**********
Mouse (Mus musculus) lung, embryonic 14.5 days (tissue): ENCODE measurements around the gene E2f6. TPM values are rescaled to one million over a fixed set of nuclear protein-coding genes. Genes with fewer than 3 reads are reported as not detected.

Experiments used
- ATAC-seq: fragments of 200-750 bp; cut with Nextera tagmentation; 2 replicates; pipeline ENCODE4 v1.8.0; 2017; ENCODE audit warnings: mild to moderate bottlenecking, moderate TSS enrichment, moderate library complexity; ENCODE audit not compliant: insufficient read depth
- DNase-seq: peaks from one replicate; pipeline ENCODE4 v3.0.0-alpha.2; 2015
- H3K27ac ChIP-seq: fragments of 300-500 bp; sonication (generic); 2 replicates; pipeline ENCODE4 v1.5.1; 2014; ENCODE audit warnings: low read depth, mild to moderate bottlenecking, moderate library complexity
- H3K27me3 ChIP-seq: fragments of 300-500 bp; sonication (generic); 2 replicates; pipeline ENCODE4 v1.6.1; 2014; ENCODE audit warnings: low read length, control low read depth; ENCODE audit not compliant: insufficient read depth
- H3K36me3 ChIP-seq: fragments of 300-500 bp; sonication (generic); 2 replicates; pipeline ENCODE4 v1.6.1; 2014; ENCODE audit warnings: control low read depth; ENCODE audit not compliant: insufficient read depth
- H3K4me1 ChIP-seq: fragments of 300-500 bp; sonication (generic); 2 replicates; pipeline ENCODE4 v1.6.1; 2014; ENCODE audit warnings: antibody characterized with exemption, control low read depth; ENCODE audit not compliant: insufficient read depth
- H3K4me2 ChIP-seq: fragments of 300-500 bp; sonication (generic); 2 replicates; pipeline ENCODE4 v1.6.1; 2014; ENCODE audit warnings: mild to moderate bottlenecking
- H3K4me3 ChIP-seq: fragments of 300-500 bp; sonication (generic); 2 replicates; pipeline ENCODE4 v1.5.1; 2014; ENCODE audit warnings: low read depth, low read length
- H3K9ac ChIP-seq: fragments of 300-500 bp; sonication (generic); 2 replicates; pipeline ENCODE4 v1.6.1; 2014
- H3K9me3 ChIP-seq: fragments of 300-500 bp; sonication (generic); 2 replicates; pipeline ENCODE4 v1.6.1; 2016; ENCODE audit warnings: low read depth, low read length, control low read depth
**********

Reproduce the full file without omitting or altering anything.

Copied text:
Mouse (Mus musculus) lung, embryonic 14.5 days (tissue): ENCODE measurements around the gene E2f6. TPM values are rescaled to one million over a fixed set of nuclear protein-coding genes. Genes with fewer than 3 reads are reported as not detected.

Experiments used
- ATAC-seq: fragments of 200-750 bp; cut with Nextera tagmentation; 2 replicates; pipeline ENCODE4 v1.8.0; 2017; ENCODE audit warnings: mild to moderate bottlenecking, moderate TSS enrichment, moderate library complexity; ENCODE audit not compliant: insufficient read depth
- DNase-seq: peaks from one replicate; pipeline ENCODE4 v3.0.0-alpha.2; 2015
- H3K27ac ChIP-seq: fragments of 300-500 bp; sonication (generic); 2 replicates; pipeline ENCODE4 v1.5.1; 2014; ENCODE audit warnings: low read depth, mild to moderate bottlenecking, moderate library complexity
- H3K27me3 ChIP-seq: fragments of 300-500 bp; sonication (generic); 2 replicates; pipeline ENCODE4 v1.6.1; 2014; ENCODE audit warnings: low read length, control low read depth; ENCODE audit not compliant: insufficient read depth
- H3K36me3 ChIP-seq: fragments of 300-500 bp; sonication (generic); 2 replicates; pipeline ENCODE4 v1.6.1; 2014; ENCODE audit warnings: control low read depth; ENCODE audit not compliant: insufficient read depth
- H3K4me1 ChIP-seq: fragments of 300-500 bp; sonication (generic); 2 replicates; pipeline ENCODE4 v1.6.1; 2014; ENCODE audit warnings: antibody characterized with exemption, control low read depth; ENCODE audit not compliant: insufficient read depth
- H3K4me2 ChIP-seq: fragments of 300-500 bp; sonication (generic); 2 replicates; pipeline ENCODE4 v1.6.1; 2014; ENCODE audit warnings: mild to moderate bottlenecking
- H3K4me3 ChIP-seq: fragments of 300-500 bp; sonication (generic); 2 replicates; pipeline ENCODE4 v1.5.1; 2014; ENCODE audit warnings: low read depth, low read length
- H3K9ac ChIP-seq: fragments of 300-500 bp; sonication (generic); 2 replicates; pipeline ENCODE4 v1.6.1; 2014
- H3K9me3 ChIP-seq: fragments of 300-500 bp; sonication (generic); 2 replicates; pipeline ENCODE4 v1.6.1; 2016; ENCODE audit warnings: low read depth, low read length, control low read depth